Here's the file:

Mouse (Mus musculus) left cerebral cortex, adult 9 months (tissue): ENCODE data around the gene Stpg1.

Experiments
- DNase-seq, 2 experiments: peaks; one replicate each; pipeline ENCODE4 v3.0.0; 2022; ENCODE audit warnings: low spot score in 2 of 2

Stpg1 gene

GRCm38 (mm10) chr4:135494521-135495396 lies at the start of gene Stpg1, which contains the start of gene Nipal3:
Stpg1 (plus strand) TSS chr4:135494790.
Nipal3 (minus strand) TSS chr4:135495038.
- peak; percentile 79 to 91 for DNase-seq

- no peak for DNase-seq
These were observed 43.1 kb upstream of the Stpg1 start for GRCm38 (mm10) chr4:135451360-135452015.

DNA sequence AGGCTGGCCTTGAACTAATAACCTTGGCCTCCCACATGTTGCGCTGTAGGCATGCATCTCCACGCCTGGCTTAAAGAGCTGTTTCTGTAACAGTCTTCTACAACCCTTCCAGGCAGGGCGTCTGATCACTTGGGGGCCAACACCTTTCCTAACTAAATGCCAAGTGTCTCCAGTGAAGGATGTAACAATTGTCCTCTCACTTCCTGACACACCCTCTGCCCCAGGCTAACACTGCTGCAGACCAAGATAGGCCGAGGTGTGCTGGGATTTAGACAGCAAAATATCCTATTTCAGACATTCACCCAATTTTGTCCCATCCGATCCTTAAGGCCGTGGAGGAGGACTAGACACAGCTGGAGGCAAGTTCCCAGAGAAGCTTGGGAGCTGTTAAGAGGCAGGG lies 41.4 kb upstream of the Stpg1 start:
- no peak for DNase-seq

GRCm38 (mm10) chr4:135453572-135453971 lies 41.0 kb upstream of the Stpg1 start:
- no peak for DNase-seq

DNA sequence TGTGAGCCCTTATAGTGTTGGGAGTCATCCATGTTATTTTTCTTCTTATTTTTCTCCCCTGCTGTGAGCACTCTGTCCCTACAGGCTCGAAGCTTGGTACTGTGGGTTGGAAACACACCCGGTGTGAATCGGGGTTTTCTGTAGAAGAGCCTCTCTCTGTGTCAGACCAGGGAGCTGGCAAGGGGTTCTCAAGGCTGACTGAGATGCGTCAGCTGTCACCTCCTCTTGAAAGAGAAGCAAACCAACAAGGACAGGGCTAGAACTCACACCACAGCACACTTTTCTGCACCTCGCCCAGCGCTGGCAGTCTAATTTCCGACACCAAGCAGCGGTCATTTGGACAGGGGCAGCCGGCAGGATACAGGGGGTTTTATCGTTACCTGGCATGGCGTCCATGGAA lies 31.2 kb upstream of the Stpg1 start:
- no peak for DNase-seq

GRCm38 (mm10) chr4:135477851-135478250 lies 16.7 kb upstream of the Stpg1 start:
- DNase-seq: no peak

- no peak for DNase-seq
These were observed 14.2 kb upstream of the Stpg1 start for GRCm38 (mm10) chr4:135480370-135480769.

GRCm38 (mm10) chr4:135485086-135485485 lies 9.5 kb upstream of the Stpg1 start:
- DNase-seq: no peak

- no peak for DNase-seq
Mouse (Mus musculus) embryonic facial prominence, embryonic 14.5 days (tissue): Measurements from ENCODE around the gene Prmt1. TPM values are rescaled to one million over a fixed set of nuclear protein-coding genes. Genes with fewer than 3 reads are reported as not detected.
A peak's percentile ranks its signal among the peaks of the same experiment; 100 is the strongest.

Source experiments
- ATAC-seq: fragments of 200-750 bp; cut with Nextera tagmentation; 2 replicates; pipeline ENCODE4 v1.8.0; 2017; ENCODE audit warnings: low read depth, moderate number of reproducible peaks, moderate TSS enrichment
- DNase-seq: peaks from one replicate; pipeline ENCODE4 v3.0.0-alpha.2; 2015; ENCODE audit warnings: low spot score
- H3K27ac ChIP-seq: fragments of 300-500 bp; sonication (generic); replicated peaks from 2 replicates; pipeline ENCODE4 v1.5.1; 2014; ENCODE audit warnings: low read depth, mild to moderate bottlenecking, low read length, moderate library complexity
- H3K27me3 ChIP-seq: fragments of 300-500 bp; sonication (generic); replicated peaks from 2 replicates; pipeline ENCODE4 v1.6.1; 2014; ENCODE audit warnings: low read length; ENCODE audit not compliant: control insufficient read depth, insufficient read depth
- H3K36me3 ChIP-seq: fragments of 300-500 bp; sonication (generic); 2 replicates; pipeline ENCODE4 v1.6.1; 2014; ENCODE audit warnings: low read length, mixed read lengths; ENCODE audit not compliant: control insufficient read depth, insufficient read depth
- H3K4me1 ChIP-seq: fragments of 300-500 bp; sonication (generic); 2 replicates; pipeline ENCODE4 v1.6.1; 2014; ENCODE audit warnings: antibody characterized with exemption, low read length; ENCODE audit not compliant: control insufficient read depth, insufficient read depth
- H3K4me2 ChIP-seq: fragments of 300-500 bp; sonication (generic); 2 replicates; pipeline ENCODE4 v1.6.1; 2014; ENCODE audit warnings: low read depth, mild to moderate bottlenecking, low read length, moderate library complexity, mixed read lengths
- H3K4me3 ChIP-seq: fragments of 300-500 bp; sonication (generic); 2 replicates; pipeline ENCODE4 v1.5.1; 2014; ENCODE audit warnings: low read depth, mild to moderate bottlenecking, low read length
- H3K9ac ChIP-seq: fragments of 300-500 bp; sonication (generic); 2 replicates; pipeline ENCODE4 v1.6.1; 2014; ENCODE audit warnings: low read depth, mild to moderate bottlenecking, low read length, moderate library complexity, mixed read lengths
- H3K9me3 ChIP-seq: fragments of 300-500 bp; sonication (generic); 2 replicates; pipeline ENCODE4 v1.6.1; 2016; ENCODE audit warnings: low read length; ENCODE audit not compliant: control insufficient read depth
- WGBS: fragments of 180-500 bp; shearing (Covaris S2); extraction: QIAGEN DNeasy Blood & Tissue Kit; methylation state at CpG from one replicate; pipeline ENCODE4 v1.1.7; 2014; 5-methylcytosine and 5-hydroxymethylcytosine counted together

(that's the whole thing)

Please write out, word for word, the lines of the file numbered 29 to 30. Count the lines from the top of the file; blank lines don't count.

- H3K27ac ChIP-seq: fragments of 300-500 bp; sonication (generic); replicated peaks from 2 replicates; pipeline ENCODE4 v1.5.1; 2014; ENCODE audit warnings: low read depth, mild to moderate bottlenecking, low read length, moderate library complexity
- H3K27me3 ChIP-seq: fragments of 300-500 bp; sonication (generic); replicated peaks from 2 replicates; pipeline ENCODE4 v1.6.1; 2014; ENCODE audit warnings: low read length; ENCODE audit not compliant: control insufficient read depth, insufficient read depth